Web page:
What Do Shifting Global Weather Patterns Have to Do with Migration?

This is what the International Organization for Migration has to say….

People have always moved because of their environment. They have run to survive in the wake of natural disasters, as in the case of Typhoon Haiyan in the Philippines, or Hurricanes Katrina and Sandy in the US. Or, they decide to migrate away from harsh environments to seek better opportunities for life and livelihood. Climate accelerates environmental degradation and can lead to increased intensity and frequency of hydro- meteorological (water-driven) disasters. For this very reason, it is already influencing environmental migration around the world. Forecasts of the number of people having to move due to climate change and environmental degradation by the year 2050 vary somewhere between 25 million and I billion – depending on which climate scenarios ultimately materialize. While the exact magnitude may be somewhat uncertain, the actual impact on people is not. All of the world’s regions and nations will experience some of impact of this transformational challenge.

Consider the case of Africa. African states are likely to be most vulnerable to multiple stresses, with up to 250 million people projected to suffer from water and food insecurity, and, in low-lying areas, rising sea levels. While only 1% of Africa’s land is located in these low-lying areas, this land supports 12% of its urban population. A majority of Africa’s people live in lower altitudes – areas like the Sahel, which is just south of the Sahara. It is here that worst effects of water scarcity, hotter temperatures and longer dry seasons will occur. Climate change is expected to aggravate many existing migratory pressures around the world, increasing the number of sudden humanitarian crises and disasters in areas least able to cope, such as those parts of our world already mired in poverty or prone to conflict.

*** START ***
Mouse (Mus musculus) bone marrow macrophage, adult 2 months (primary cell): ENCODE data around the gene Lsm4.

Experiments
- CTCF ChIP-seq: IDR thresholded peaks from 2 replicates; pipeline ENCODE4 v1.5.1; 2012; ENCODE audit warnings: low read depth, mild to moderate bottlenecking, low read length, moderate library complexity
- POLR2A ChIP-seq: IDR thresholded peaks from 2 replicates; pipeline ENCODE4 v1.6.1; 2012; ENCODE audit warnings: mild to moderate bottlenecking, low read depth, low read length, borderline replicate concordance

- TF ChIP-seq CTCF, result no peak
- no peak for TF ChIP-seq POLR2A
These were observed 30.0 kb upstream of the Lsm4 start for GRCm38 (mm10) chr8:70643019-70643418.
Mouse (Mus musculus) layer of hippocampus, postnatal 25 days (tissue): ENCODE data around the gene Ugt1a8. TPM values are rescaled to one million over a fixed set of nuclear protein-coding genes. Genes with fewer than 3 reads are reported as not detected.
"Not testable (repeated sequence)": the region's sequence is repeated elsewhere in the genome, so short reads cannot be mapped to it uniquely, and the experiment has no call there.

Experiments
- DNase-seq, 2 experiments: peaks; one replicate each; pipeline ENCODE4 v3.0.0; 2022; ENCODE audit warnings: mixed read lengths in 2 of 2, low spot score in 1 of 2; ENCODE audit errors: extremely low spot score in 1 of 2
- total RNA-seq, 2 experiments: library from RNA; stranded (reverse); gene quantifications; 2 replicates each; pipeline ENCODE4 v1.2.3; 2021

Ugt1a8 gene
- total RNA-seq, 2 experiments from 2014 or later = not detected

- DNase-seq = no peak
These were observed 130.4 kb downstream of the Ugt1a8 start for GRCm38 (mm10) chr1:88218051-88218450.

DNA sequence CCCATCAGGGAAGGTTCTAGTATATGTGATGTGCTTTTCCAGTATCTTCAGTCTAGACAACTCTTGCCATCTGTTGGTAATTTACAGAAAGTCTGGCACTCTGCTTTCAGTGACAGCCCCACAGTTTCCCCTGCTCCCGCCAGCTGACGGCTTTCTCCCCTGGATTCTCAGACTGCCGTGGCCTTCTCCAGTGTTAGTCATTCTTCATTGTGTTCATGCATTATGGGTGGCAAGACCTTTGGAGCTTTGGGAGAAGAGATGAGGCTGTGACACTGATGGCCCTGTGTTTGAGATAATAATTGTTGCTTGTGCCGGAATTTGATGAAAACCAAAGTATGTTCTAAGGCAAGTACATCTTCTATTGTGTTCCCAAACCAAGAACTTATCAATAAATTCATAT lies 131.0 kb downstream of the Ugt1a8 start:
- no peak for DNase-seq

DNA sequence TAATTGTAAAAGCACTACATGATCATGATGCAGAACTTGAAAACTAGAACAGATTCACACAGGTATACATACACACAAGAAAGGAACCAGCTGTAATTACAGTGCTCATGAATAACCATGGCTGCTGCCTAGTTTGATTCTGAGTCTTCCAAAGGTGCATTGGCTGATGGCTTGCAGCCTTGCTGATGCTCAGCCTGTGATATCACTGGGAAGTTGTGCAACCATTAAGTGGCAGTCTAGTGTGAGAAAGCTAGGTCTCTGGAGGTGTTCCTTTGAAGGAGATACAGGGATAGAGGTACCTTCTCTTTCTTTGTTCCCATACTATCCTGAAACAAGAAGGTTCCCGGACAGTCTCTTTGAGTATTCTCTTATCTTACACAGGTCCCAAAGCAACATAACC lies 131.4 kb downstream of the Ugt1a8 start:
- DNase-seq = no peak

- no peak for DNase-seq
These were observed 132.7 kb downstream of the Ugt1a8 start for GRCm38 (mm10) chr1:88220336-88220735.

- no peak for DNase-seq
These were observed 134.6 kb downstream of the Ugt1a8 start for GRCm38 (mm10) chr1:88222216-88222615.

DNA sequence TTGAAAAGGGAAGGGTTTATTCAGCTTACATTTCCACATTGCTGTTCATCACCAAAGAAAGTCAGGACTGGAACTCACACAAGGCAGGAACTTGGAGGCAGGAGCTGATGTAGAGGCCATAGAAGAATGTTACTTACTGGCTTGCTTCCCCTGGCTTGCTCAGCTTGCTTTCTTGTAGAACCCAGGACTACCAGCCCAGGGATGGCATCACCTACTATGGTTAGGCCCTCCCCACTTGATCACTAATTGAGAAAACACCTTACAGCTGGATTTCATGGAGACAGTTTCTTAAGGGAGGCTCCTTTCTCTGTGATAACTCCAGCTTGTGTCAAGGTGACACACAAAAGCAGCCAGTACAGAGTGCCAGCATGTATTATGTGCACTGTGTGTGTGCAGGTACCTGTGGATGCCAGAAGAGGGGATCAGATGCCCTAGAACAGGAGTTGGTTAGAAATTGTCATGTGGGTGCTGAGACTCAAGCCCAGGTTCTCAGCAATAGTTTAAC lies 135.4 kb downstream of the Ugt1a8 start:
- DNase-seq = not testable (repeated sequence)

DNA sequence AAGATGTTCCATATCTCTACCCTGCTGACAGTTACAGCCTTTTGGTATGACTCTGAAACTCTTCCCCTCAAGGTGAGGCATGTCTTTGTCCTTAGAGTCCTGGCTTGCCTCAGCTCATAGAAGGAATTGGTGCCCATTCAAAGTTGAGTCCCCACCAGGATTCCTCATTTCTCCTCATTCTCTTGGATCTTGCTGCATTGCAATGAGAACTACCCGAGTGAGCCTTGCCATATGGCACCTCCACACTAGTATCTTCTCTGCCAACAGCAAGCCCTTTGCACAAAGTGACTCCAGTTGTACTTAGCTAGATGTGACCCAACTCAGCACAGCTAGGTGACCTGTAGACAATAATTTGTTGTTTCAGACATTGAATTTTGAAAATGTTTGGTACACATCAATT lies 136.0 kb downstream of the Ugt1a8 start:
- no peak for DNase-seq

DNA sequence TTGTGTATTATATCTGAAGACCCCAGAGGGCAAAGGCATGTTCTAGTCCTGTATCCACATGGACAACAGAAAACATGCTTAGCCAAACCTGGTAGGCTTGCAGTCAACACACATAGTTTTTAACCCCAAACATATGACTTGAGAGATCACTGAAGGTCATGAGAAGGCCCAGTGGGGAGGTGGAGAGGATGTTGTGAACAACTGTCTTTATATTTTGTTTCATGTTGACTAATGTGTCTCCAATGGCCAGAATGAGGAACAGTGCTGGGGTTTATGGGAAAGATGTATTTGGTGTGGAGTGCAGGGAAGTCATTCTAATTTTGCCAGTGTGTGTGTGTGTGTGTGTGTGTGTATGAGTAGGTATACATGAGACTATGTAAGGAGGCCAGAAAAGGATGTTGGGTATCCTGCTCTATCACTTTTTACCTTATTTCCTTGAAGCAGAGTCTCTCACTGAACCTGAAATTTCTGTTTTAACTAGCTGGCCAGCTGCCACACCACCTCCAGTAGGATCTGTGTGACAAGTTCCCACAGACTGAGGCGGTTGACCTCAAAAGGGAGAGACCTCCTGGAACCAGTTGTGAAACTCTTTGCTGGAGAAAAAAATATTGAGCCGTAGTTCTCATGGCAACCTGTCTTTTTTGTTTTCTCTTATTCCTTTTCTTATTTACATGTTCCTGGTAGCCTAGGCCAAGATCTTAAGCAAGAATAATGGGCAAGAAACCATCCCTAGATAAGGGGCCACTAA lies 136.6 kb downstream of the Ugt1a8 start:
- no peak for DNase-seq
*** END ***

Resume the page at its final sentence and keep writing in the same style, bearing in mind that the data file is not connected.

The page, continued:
Furthermore, there is growing evidence of the links between climate change, migration and conflict. Climate change will increasingly threaten our collective security in many parts of the world, disproportionately affecting the least developed countries. Environmental degradation and the movement of peoples from rural areas to already overcrowded cities will be a formidable development challenge as we move into the future.

(Sources: International Organization for Migration; “ Climate Change, Migration and Conflict,” Center for American Progress )


About opreach

I am Sister Pat Farrell, OP, a Dominican Sister of San Rafael. We are known as the Order of Preachers, and the Dominican charism of Preaching is very real in my life. The words of St. Paul resonate within me: “Woe to me if I do not preach the Gospel!” (1 Corinthians 9:16) The quote on the header of OPreach is from the Dominican Saint Catherine of Siena. "Preach as if you had a million voices. It is silence that kills the world." I live at St. Luke Convent - a House of Hospitality - in River Forest, Illinois with another sister. I enjoy walking, hiking, and photography. The Chicago area has some great places for all of that!
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